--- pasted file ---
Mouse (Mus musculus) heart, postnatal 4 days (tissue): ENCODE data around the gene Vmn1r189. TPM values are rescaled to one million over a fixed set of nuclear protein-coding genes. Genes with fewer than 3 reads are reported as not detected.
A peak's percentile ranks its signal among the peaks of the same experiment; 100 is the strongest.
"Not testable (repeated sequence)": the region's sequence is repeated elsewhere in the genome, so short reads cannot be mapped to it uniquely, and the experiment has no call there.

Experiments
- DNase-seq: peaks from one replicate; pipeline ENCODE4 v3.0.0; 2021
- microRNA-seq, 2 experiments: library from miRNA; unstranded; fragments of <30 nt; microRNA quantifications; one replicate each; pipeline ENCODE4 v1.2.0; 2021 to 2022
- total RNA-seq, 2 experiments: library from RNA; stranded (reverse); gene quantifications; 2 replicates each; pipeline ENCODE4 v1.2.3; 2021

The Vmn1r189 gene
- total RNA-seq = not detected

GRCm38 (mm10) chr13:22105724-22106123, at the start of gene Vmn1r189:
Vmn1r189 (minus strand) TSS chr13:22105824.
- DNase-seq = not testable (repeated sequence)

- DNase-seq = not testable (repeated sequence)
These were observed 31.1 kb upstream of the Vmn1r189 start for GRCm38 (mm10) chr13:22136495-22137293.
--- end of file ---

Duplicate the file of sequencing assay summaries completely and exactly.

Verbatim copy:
Mouse (Mus musculus) heart, postnatal 4 days (tissue): ENCODE data around the gene Vmn1r189. TPM values are rescaled to one million over a fixed set of nuclear protein-coding genes. Genes with fewer than 3 reads are reported as not detected.
A peak's percentile ranks its signal among the peaks of the same experiment; 100 is the strongest.
"Not testable (repeated sequence)": the region's sequence is repeated elsewhere in the genome, so short reads cannot be mapped to it uniquely, and the experiment has no call there.

Experiments
- DNase-seq: peaks from one replicate; pipeline ENCODE4 v3.0.0; 2021
- microRNA-seq, 2 experiments: library from miRNA; unstranded; fragments of <30 nt; microRNA quantifications; one replicate each; pipeline ENCODE4 v1.2.0; 2021 to 2022
- total RNA-seq, 2 experiments: library from RNA; stranded (reverse); gene quantifications; 2 replicates each; pipeline ENCODE4 v1.2.3; 2021

The Vmn1r189 gene
- total RNA-seq = not detected

GRCm38 (mm10) chr13:22105724-22106123, at the start of gene Vmn1r189:
Vmn1r189 (minus strand) TSS chr13:22105824.
- DNase-seq = not testable (repeated sequence)

- DNase-seq = not testable (repeated sequence)
These were observed 31.1 kb upstream of the Vmn1r189 start for GRCm38 (mm10) chr13:22136495-22137293.